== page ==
The resort is designed with a petal-like retracting roof to organize open-sky events. Around 150 firms are involved in the project, which is expected to complete this year if all technical, land, and financial challenges are met, but it’s delayed as per the latest reports. Following the line and determined of the success of the Hydropolis, Crescent-Hydropolis is now planning a chain of underwater hotels around the world.
3. The Apeiron Hotel
The ‘Apeiron’ island hotel is a seven star resort with a total floor area of 200,000m. It is 185-m high and boasts of over 350 luxury apartment suites. The hi-tech futuristic hotel screams of luxury and comfort with its own private lagoon, beaches, restaurants, cinemas, retail shopping, art gallery, spas and conference facilities. Its out of the world design is magnetic enough to deliver a spell-bounded experience to visitors.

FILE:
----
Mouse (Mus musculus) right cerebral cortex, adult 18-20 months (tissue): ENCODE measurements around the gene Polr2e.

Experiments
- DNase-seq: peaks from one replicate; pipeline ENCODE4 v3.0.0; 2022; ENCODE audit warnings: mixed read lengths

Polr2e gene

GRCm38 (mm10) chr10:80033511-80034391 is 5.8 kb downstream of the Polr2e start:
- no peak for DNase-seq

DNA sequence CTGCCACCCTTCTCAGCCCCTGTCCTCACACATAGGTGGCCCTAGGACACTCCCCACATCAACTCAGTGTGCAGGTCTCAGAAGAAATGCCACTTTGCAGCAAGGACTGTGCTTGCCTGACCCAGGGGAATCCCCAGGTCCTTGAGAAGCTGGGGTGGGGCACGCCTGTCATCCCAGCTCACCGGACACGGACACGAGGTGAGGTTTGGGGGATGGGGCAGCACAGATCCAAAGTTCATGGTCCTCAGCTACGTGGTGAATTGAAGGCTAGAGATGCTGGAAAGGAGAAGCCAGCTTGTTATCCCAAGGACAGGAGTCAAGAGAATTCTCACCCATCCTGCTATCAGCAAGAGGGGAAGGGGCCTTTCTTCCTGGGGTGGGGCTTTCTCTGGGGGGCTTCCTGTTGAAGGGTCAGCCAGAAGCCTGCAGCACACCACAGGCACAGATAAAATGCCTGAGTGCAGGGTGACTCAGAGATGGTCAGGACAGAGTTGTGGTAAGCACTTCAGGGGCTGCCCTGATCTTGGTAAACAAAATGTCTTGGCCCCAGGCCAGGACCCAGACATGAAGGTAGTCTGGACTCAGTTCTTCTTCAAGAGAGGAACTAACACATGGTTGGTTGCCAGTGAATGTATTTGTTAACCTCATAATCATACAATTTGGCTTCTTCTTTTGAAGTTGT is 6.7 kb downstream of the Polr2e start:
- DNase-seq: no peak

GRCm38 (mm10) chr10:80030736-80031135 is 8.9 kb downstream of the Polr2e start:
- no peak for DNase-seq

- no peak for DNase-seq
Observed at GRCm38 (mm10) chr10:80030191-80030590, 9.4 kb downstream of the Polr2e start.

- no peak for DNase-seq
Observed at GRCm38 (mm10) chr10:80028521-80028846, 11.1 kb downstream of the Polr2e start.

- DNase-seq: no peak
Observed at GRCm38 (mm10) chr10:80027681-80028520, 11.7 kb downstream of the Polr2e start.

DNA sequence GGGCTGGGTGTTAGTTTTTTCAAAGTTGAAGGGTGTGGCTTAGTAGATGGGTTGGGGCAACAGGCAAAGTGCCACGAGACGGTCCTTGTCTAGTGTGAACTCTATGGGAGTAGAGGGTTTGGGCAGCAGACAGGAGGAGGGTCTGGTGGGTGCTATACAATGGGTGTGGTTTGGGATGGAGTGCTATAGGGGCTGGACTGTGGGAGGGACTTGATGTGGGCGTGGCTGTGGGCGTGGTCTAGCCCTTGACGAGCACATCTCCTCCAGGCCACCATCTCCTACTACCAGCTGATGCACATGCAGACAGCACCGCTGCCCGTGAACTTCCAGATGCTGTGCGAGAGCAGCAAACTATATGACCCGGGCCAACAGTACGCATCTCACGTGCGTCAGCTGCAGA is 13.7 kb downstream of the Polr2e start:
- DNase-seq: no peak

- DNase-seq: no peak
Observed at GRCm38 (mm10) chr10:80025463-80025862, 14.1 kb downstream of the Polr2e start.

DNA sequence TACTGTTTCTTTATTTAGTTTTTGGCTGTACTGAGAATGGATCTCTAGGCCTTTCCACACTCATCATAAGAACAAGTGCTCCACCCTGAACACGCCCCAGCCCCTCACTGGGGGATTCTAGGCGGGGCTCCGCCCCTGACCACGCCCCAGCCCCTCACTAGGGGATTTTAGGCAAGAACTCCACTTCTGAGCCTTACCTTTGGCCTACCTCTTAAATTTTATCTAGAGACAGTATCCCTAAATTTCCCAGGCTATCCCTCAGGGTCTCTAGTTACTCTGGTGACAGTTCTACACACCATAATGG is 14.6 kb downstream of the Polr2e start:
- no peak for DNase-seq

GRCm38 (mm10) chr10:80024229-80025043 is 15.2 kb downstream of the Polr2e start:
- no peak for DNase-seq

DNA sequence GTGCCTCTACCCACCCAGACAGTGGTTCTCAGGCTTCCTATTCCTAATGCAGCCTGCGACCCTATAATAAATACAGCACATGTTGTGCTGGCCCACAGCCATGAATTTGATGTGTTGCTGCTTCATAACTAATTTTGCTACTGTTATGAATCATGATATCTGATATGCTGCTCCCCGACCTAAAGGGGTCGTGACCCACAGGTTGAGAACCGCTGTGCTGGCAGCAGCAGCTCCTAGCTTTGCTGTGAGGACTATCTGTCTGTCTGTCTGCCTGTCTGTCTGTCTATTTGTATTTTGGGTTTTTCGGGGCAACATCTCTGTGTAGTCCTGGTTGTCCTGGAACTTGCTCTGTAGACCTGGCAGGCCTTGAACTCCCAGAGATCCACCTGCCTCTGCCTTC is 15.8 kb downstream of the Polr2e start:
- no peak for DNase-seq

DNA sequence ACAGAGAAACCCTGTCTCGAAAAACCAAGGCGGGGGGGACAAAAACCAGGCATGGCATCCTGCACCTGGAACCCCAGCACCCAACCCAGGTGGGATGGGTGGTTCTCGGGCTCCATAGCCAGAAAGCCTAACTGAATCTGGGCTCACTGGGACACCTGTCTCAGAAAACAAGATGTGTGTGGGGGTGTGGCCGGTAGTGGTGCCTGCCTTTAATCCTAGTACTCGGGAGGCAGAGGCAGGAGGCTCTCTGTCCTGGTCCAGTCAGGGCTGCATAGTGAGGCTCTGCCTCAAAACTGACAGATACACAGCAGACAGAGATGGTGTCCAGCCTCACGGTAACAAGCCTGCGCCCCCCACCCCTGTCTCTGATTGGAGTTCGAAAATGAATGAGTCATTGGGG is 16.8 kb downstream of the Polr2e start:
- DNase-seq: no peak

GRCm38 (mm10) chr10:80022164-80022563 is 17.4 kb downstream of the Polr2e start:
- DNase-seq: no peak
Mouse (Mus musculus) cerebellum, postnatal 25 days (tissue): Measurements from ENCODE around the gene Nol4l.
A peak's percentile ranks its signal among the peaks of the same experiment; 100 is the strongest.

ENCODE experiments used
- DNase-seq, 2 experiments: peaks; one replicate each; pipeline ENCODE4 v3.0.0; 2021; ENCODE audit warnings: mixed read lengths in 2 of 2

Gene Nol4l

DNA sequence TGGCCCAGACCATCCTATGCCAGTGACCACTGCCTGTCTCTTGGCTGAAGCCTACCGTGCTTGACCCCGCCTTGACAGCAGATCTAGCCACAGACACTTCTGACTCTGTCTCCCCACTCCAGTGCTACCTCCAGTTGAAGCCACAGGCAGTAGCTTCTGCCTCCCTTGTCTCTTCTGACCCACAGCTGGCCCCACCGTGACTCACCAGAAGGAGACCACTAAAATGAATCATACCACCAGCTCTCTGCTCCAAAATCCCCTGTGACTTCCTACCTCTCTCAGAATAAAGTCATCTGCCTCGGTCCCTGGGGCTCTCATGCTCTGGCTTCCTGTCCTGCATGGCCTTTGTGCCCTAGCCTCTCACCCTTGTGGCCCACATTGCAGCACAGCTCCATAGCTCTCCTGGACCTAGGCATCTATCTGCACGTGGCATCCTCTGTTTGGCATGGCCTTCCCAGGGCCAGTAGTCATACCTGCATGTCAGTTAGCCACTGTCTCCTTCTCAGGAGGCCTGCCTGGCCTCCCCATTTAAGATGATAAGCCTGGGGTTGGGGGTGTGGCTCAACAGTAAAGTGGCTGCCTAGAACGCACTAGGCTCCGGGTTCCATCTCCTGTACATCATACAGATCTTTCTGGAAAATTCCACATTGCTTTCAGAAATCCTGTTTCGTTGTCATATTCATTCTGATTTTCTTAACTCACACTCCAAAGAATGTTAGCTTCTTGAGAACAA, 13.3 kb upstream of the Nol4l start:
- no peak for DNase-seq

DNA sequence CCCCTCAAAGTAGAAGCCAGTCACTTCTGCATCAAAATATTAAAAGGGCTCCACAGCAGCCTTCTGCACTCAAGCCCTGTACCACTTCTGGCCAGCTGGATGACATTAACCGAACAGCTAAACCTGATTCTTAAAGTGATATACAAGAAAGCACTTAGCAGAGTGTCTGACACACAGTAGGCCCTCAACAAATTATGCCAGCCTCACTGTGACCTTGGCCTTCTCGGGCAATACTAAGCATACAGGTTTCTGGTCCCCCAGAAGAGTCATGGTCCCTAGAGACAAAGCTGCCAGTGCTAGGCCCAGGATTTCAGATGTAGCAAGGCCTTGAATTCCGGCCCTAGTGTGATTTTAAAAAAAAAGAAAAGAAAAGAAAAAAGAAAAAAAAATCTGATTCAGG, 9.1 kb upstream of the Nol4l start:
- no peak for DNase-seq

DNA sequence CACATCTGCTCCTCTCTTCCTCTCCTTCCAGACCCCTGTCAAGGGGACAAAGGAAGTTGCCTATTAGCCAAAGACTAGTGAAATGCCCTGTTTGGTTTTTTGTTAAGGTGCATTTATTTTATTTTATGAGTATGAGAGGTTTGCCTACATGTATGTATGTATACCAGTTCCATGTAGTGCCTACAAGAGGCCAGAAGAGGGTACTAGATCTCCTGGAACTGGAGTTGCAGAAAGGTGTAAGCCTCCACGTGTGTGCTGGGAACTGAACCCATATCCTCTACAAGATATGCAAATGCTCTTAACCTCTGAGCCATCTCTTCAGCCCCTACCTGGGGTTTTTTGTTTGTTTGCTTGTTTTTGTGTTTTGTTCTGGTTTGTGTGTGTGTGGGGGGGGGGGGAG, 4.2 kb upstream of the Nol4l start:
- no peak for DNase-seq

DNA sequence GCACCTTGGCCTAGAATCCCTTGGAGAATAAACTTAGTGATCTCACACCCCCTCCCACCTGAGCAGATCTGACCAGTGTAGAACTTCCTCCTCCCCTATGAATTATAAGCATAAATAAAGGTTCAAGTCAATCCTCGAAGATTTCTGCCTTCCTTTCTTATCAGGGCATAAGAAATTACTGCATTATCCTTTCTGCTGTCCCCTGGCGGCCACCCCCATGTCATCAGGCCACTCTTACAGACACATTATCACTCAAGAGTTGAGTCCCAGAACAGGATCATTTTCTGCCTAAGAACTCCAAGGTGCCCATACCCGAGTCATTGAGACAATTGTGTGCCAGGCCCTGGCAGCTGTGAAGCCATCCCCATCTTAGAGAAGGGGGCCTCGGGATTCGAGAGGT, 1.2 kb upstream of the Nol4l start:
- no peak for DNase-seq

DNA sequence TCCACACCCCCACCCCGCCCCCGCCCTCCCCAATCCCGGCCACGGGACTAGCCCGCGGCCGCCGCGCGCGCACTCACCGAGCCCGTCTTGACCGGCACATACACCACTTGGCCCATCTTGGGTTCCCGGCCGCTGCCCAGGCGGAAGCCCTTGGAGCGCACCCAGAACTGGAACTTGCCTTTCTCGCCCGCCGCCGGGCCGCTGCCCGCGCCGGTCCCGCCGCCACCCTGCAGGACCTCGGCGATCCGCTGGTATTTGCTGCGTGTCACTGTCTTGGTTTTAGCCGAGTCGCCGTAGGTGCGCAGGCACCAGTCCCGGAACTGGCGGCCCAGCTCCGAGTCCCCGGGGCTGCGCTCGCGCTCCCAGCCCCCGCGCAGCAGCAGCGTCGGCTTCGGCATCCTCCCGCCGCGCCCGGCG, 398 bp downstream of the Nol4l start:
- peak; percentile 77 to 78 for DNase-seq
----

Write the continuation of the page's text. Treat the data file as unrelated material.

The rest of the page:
2. The Poseidon Undersea Resort
Designer: Bruce Jones
Location: Fiji, The Poseidon Mystery Island
From outer space to underwater, The Poseidon Undersea Resort spreads over 1200 square feet underwater that offers luxurious 550 square feet and is surrounded by a 5,000 acre Lagoon. The Poseidon Resorts website says, ‘the first 1,000 guests will have their names permanently inscribed on two monuments one on the island, and one on the floor of the lagoon.’
1. The Lunatic Hotel
Designer: Hans-Jurgen Rombaut, Wimberly Allison Tong & Goo (WATG)
Nothing beats a holiday to the moon. Set to be completed by 2050, The Lunatic Hotel, will, no doubt, be the first hotel on our closest space neighbors. Orbiting through space with a spectacular view of the Blue Planet, The Lunatic Hotel, will allow tourists to indulge in low-gravity games with the help of two 160-meters high slanting towers. The towers will be equipped with teardrop-shaped ‘habitation capsules’ which will serve as spaceship like suits for tourists. The cost of launching tons of steel and water to the Moon is still a major challenge, but according to Rombaut, a good portion of the construction materials can be manufactured right on the Moon itself, using existing minerals and ores.
If this concept is materialized, we can expect more than just a hotel on the moon.